Skye Records has been involved with the production and graphic design for the Peatbogs for about 15 years, from Mellowosity in 1994, the 1997 release Faerie Stories through to the Studio album 'What Men Deserve to Lose' and including the Live album 'Live' we have been involved in the pre production, recording and mixing of 6 of the Peatbogs' releases.
We have a few Peatbogs Cds in stock and will be putting them up in due course, you can however buy Croftwork right away.
Froots Mag Review of Croftwork:
Yep, I know it’s got a cow on the cover, but Croftwork is intelligence and daring wrapped in an Aladdin’s Cave of possibilities. No bull. If Shooglenifty are Scots fusion pushing into wider world styles, then Peatbog Faeries are happy to be Scots pushing their own style into the wide world. Got the difference? Good, because it’s crucial to understanding the potential of the Skye mavericks.
Welcome to Dunvegas was their calling card left politely, this one hammers the message through the front door and down the hallway. Here Adam Sutherland and Peter Morrison – in particular – piper and fiddler respectively, have hit stride and stir the same demons as Moving Hearts did with the genius of The Storm; that is, put simply, a compelling, haunting, danceable spree that makes no apologies for roots, indeed, would not and could not exist without them so shouts it loudly from the rooftops.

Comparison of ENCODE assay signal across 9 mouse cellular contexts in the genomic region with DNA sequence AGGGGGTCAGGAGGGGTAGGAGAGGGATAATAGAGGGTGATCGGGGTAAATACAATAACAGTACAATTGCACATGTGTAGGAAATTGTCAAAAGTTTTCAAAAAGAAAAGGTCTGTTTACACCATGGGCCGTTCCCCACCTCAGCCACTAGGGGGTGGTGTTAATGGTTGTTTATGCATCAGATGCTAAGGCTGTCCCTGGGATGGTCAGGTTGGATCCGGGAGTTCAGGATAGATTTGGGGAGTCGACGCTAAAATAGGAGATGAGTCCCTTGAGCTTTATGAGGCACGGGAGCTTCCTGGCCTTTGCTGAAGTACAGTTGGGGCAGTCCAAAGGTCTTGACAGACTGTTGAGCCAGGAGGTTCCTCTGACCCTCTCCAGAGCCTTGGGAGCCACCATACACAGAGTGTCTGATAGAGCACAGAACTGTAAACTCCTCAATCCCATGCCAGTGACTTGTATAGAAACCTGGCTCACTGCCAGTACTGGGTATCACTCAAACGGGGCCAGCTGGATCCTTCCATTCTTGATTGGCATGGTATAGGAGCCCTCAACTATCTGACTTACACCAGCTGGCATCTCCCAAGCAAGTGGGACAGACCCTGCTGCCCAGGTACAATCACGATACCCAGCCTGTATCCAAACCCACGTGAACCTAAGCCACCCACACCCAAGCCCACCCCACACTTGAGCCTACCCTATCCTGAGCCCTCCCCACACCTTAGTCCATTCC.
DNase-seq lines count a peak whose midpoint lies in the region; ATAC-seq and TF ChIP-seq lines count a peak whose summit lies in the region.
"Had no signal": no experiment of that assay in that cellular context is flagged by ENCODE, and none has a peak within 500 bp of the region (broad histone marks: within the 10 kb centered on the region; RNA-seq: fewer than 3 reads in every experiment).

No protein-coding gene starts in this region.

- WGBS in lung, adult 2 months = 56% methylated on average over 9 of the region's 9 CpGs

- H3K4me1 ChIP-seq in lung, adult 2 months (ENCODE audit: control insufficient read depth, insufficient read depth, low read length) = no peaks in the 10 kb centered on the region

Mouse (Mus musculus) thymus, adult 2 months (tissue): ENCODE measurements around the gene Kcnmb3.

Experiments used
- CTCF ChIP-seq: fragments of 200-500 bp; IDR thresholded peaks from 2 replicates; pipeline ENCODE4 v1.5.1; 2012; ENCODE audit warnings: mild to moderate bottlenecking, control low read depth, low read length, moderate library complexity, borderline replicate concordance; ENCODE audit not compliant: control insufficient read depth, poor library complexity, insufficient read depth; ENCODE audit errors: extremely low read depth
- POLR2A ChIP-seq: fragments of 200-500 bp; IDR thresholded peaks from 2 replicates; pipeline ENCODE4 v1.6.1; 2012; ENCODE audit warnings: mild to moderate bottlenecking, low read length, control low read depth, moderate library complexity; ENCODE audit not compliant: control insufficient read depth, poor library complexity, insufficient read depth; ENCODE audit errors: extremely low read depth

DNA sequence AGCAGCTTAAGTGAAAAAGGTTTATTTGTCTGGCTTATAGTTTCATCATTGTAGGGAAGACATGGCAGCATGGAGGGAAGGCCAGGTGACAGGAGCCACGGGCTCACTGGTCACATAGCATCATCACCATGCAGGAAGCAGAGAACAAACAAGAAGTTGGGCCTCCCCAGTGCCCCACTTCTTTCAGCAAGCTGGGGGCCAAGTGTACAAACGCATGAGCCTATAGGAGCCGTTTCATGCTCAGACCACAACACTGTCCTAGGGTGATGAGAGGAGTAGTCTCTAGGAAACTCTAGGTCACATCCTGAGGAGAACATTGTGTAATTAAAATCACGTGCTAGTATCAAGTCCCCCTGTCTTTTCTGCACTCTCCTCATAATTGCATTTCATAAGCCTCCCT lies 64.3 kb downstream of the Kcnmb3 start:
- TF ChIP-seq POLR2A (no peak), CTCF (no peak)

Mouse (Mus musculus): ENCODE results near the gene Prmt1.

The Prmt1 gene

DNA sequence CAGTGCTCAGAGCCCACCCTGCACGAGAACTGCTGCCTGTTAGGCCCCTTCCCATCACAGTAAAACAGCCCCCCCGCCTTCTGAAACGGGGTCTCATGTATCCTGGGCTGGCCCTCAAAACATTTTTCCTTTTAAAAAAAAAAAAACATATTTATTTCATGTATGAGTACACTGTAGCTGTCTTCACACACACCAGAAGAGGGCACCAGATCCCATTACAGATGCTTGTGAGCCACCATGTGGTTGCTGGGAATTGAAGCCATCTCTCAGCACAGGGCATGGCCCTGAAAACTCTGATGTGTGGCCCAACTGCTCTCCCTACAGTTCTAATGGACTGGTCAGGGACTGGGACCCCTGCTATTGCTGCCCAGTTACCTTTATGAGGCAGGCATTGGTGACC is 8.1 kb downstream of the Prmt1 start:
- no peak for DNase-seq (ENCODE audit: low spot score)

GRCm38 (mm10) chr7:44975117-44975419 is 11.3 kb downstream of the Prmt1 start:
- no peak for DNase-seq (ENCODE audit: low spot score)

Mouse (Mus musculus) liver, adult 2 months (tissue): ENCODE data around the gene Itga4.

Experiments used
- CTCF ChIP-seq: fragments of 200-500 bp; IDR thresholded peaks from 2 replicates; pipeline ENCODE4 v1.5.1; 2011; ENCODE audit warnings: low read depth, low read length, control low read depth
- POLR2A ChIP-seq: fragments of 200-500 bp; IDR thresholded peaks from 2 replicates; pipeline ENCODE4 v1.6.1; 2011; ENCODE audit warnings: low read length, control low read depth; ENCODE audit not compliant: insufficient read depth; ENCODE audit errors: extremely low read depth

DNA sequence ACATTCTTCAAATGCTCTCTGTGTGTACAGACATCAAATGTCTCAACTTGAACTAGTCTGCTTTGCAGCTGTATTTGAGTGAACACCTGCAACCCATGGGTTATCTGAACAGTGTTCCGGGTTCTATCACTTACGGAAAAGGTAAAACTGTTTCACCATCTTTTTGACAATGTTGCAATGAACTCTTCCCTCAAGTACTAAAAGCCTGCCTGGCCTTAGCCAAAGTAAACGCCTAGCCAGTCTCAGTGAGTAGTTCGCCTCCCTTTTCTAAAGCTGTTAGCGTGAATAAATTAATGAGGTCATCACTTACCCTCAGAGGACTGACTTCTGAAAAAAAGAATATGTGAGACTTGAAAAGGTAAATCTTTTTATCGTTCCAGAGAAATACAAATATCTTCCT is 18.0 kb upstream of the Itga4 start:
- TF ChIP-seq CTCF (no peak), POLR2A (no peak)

Whilst one or two of the titles may be a bit tongue in cheek, for instance Scots on the Rocks, there is nothing apologetic about the music which runs some eleven tracks, from hi-tech drizzle reeling to plaintive electronic airs. Peppered with a horn section that comes straight out of The Commitments, there is pretty much no stone left unturned in their race to recreate the Caledonian soul. The opening track comes on like a Battlefield Band lift, until the cavalry arrives in the shape of huge granite rhythms and honking brass riding a funk groove. If only James Brown had been born in Portree! There are moments too of jazzy ambience: Weakened wheels and circles in cascading spirals, the horns once more punctuating the forest of samples and loops. The title track picks up similar ideas to the late lamented Martyn Bennett, while When The Seahound Left Me could have come fresh from a Nathan Hines album before surging into a plaintive fiddle led lament. Other such glories flood rather than pepper the rest of an album that’s almost taken up residence in the stereo. Your home will be the poorer for not owning this joyful, playful, energetic wonder.